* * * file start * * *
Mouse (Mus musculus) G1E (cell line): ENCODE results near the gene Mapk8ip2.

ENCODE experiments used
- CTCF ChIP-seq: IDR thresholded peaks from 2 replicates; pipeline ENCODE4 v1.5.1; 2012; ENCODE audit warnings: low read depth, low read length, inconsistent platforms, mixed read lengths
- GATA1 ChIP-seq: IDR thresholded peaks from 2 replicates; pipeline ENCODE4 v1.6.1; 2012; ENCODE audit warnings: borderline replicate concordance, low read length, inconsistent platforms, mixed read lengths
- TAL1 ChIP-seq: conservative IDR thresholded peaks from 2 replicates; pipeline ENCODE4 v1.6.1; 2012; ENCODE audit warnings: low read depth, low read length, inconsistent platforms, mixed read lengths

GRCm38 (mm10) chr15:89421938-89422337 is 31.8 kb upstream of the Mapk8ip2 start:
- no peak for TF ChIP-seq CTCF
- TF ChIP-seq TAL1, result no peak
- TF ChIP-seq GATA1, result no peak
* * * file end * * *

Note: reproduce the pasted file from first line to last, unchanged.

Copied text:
Mouse (Mus musculus) G1E (cell line): ENCODE results near the gene Mapk8ip2.

ENCODE experiments used
- CTCF ChIP-seq: IDR thresholded peaks from 2 replicates; pipeline ENCODE4 v1.5.1; 2012; ENCODE audit warnings: low read depth, low read length, inconsistent platforms, mixed read lengths
- GATA1 ChIP-seq: IDR thresholded peaks from 2 replicates; pipeline ENCODE4 v1.6.1; 2012; ENCODE audit warnings: borderline replicate concordance, low read length, inconsistent platforms, mixed read lengths
- TAL1 ChIP-seq: conservative IDR thresholded peaks from 2 replicates; pipeline ENCODE4 v1.6.1; 2012; ENCODE audit warnings: low read depth, low read length, inconsistent platforms, mixed read lengths

GRCm38 (mm10) chr15:89421938-89422337 is 31.8 kb upstream of the Mapk8ip2 start:
- no peak for TF ChIP-seq CTCF
- TF ChIP-seq TAL1, result no peak
- TF ChIP-seq GATA1, result no peak